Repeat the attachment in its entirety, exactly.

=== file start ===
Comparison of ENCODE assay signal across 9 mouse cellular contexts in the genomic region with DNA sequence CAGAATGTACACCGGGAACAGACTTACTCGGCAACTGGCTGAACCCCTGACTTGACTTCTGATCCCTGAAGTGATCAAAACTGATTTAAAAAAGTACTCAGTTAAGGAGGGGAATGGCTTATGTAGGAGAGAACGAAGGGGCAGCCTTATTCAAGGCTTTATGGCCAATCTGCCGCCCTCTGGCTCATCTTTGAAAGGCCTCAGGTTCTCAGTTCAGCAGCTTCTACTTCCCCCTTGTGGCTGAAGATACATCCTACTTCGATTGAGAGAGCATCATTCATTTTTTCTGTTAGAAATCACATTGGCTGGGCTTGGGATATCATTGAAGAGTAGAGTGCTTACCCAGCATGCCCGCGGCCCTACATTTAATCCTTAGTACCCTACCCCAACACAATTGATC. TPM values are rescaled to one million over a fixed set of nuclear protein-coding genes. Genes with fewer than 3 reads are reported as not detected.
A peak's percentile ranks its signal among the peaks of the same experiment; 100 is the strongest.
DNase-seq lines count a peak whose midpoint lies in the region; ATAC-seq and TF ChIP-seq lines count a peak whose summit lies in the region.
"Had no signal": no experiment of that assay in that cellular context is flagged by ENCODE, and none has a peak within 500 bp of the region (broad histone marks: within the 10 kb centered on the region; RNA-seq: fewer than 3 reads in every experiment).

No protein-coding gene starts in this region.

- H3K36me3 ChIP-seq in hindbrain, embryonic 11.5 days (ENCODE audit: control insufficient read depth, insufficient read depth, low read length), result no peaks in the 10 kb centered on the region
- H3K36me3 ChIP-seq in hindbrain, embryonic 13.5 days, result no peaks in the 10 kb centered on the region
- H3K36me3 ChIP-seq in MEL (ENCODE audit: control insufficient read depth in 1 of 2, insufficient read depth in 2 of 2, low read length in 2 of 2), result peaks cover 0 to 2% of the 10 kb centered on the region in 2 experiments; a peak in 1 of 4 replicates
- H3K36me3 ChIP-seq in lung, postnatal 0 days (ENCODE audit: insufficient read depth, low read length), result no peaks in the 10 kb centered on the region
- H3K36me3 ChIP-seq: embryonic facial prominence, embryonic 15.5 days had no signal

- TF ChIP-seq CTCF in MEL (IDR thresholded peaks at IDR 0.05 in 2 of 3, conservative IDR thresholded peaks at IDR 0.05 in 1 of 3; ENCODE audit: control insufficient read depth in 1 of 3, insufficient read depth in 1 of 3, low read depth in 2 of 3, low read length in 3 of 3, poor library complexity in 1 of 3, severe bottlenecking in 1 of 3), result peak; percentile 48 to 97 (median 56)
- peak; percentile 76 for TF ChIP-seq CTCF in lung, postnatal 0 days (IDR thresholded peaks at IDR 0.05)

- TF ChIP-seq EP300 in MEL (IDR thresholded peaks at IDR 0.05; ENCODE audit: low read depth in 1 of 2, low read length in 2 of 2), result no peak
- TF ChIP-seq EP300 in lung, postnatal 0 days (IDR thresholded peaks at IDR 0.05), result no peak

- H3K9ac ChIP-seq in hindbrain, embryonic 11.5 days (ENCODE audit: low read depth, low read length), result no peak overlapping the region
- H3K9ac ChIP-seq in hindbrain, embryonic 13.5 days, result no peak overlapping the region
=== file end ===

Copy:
Comparison of ENCODE assay signal across 9 mouse cellular contexts in the genomic region with DNA sequence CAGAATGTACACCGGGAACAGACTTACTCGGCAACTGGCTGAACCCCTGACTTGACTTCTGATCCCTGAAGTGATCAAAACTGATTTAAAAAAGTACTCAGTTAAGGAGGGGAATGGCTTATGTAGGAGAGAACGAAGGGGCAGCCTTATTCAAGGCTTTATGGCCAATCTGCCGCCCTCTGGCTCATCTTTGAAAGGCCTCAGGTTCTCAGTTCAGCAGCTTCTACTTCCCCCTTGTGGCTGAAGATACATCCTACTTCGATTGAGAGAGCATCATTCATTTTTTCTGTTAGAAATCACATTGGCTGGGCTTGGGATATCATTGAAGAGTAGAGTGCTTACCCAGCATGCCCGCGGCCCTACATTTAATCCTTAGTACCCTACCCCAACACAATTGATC. TPM values are rescaled to one million over a fixed set of nuclear protein-coding genes. Genes with fewer than 3 reads are reported as not detected.
A peak's percentile ranks its signal among the peaks of the same experiment; 100 is the strongest.
DNase-seq lines count a peak whose midpoint lies in the region; ATAC-seq and TF ChIP-seq lines count a peak whose summit lies in the region.
"Had no signal": no experiment of that assay in that cellular context is flagged by ENCODE, and none has a peak within 500 bp of the region (broad histone marks: within the 10 kb centered on the region; RNA-seq: fewer than 3 reads in every experiment).

No protein-coding gene starts in this region.

- H3K36me3 ChIP-seq in hindbrain, embryonic 11.5 days (ENCODE audit: control insufficient read depth, insufficient read depth, low read length), result no peaks in the 10 kb centered on the region
- H3K36me3 ChIP-seq in hindbrain, embryonic 13.5 days, result no peaks in the 10 kb centered on the region
- H3K36me3 ChIP-seq in MEL (ENCODE audit: control insufficient read depth in 1 of 2, insufficient read depth in 2 of 2, low read length in 2 of 2), result peaks cover 0 to 2% of the 10 kb centered on the region in 2 experiments; a peak in 1 of 4 replicates
- H3K36me3 ChIP-seq in lung, postnatal 0 days (ENCODE audit: insufficient read depth, low read length), result no peaks in the 10 kb centered on the region
- H3K36me3 ChIP-seq: embryonic facial prominence, embryonic 15.5 days had no signal

- TF ChIP-seq CTCF in MEL (IDR thresholded peaks at IDR 0.05 in 2 of 3, conservative IDR thresholded peaks at IDR 0.05 in 1 of 3; ENCODE audit: control insufficient read depth in 1 of 3, insufficient read depth in 1 of 3, low read depth in 2 of 3, low read length in 3 of 3, poor library complexity in 1 of 3, severe bottlenecking in 1 of 3), result peak; percentile 48 to 97 (median 56)
- peak; percentile 76 for TF ChIP-seq CTCF in lung, postnatal 0 days (IDR thresholded peaks at IDR 0.05)

- TF ChIP-seq EP300 in MEL (IDR thresholded peaks at IDR 0.05; ENCODE audit: low read depth in 1 of 2, low read length in 2 of 2), result no peak
- TF ChIP-seq EP300 in lung, postnatal 0 days (IDR thresholded peaks at IDR 0.05), result no peak

- H3K9ac ChIP-seq in hindbrain, embryonic 11.5 days (ENCODE audit: low read depth, low read length), result no peak overlapping the region
- H3K9ac ChIP-seq in hindbrain, embryonic 13.5 days, result no peak overlapping the region